XSetScreenSaver(display, timeout, interval, prefer_blanking, allow_exposures)
      Display *display;
      int timeout, interval;
      int prefer_blanking;
      int allow_exposures;


display Specifies the connection to the X server.
timeout Specifies the timeout, in seconds, until the screen saver turns on.
interval Specifies the interval, in seconds, between screen saver alterations.
prefer_blanking Specifies how to enable screen blanking. You can pass DontPreferBlanking, PreferBlanking, or DefaultBlanking.
allow_exposures Specifies the screen save control values. You can pass DontAllowExposures, AllowExposures, or DefaultExposures.


Timeout and interval are specified in seconds. A timeout of 0 disables the screen saver (but an activated screen saver is not deactivated), and a timeout of \-1 restores the default. Other negative values generate a BadValue error. If the timeout value is nonzero, XSetScreenSaver() enables the screen saver. An interval of 0 disables the random-pattern motion. If no input from devices (keyboard, mouse, and so on) is generated for the specified number of timeout seconds once the screen saver is enabled, the screen saver is activated.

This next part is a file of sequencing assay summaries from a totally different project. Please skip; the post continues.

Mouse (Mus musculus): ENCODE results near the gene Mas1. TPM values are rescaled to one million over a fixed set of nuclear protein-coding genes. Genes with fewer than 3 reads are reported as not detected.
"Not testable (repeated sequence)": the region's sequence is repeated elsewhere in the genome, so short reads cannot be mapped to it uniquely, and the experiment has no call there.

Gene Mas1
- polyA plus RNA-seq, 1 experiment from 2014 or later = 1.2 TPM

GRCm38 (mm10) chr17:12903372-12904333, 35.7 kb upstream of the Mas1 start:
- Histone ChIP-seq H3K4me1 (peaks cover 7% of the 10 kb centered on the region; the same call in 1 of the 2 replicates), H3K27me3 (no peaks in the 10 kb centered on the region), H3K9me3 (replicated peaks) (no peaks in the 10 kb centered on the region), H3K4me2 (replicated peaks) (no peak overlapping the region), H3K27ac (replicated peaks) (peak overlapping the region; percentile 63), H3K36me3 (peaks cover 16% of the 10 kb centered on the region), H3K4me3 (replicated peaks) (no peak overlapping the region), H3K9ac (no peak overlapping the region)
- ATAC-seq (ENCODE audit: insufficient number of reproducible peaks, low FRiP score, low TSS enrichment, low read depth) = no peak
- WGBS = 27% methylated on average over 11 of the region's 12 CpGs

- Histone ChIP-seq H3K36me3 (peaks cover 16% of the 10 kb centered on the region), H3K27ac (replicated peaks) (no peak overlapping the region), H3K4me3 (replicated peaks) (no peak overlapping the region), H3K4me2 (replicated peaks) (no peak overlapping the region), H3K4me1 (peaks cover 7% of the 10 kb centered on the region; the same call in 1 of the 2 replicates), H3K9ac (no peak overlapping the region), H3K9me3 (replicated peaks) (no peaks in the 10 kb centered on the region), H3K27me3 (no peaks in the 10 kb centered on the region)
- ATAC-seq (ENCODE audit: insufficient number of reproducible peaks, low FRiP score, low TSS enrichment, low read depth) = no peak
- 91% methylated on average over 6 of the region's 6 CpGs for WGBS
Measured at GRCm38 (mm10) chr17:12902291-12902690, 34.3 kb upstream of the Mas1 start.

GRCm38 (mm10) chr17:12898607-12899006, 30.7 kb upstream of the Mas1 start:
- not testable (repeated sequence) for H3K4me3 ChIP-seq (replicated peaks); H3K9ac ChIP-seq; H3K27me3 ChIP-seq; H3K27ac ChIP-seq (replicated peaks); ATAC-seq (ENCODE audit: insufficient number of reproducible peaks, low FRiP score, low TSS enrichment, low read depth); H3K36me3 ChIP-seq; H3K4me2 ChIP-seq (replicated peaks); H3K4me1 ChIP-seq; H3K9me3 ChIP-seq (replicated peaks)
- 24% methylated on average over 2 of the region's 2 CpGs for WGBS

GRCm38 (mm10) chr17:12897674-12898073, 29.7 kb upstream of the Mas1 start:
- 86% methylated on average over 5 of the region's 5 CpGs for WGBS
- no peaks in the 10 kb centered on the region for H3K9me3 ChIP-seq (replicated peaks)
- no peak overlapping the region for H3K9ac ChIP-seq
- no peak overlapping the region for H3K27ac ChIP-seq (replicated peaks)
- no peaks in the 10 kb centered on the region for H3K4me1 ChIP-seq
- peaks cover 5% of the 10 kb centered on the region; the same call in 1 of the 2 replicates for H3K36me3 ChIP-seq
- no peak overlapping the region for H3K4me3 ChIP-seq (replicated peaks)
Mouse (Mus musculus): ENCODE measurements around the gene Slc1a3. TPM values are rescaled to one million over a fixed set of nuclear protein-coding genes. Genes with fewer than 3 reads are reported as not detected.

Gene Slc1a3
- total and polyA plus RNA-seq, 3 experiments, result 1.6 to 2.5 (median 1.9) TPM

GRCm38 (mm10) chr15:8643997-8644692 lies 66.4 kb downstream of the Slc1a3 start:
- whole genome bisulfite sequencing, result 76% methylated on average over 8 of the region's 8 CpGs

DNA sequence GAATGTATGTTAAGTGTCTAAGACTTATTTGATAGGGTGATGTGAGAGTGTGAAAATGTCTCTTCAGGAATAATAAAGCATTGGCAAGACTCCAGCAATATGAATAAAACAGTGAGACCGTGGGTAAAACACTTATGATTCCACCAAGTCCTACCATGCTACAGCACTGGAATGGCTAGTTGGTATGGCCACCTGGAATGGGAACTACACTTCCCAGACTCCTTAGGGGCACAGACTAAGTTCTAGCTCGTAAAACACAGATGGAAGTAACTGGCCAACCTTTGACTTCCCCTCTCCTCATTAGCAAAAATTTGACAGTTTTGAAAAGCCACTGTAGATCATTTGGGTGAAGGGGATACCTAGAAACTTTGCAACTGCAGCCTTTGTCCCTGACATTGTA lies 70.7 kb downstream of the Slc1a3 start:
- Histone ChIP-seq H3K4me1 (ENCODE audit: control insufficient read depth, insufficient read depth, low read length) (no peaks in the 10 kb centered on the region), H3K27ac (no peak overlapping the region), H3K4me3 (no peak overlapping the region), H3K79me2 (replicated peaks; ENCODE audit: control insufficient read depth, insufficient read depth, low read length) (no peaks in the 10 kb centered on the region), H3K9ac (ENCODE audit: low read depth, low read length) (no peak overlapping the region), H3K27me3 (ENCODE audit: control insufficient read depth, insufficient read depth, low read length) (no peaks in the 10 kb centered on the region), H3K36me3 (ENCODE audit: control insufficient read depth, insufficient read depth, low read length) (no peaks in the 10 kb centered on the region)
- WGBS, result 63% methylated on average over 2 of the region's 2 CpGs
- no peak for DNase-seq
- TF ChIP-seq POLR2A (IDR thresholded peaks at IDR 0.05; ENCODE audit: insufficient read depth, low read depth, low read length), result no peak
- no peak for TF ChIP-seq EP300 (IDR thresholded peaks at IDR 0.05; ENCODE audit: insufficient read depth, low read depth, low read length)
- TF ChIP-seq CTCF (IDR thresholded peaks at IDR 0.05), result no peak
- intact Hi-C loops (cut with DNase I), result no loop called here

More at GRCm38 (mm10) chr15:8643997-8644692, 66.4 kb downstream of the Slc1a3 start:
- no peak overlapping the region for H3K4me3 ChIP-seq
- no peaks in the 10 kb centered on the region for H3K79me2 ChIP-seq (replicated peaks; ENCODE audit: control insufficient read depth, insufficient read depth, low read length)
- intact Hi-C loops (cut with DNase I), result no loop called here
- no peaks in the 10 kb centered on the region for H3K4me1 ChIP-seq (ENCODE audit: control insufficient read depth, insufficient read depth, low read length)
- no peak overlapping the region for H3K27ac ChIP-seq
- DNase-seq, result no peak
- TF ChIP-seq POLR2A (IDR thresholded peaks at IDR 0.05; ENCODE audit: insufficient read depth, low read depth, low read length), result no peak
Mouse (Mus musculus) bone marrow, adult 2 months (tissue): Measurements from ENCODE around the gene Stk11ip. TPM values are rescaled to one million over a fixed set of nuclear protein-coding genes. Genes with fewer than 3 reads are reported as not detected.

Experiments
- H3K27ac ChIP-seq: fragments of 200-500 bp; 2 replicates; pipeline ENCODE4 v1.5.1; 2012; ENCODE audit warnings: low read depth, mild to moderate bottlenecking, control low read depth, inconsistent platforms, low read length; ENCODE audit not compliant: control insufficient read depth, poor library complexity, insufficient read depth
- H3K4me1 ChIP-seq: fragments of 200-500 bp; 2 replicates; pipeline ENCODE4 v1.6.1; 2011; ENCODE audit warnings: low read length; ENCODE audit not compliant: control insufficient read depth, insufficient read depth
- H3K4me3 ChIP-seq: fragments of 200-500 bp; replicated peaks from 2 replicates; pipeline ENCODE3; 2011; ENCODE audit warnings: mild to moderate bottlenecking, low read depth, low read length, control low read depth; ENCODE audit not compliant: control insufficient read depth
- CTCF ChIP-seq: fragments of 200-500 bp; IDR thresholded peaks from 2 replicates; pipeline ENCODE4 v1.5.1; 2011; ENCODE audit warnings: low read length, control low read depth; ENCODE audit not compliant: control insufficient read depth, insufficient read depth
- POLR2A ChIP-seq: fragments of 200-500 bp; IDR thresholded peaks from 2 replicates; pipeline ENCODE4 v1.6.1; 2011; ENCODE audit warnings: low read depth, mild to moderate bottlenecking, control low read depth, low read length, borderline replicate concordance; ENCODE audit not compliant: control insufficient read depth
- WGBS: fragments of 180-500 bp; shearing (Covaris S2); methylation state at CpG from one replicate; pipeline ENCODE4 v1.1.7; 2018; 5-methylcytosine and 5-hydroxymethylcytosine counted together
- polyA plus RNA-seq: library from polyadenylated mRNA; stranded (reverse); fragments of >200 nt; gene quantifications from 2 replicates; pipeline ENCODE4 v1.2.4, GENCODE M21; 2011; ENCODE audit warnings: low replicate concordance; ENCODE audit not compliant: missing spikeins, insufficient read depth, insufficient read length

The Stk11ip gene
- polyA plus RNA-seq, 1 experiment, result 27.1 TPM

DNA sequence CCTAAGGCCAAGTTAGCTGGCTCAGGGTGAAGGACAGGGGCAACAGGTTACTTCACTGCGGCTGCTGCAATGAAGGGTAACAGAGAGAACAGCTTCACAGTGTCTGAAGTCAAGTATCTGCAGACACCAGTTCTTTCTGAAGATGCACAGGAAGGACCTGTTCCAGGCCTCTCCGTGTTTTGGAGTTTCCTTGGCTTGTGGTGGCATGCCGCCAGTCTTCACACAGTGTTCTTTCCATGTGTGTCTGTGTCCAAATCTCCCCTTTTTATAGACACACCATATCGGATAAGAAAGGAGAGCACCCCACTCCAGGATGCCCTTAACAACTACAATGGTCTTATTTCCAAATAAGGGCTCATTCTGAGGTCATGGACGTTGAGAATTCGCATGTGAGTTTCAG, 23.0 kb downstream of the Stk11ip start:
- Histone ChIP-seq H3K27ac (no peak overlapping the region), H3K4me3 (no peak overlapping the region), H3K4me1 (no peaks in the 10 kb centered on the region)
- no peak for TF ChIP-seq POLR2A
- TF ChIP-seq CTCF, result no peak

For each screen, if blanking is preferred and the hardware supports video blanking, the screen simply goes blank. Otherwise, if either exposures are allowed or the screen can be regenerated without sending Expose events to clients, the screen is tiled with the root window background tile randomly re-origined each interval seconds. Otherwise, the screens' state do not change, and the screen saver is not activated. The screen saver is deactivated, and all screen states are restored at the next keyboard or pointer input or at the next call to XForceScreenSaver() with mode ScreenSaverReset.

If the server-dependent screen saver method supports periodic change, the interval argument serves as a hint about how long the change period should be, and zero hints that no periodic change should be made. Examples of ways to change the screen include scrambling the colormap periodically, moving an icon image around the screen periodically, or tiling the screen with the root window background tile, randomly re-origined periodically.

XSetScreenSaver() can generate a BadValue error.


BadValue Some numeric value falls outside the range of values accepted by the request. Unless a specific range is specified for an argument, the full range defined by the argument's type is accepted. Any argument defined as a set of alternatives can generate this error.

See also

XForceScreenSaver(), XActivateScreenSaver(), XResetScreenSaver(), XGetScreenSaver(), "Screen Saver Control".
Christophe Tronche, [email protected]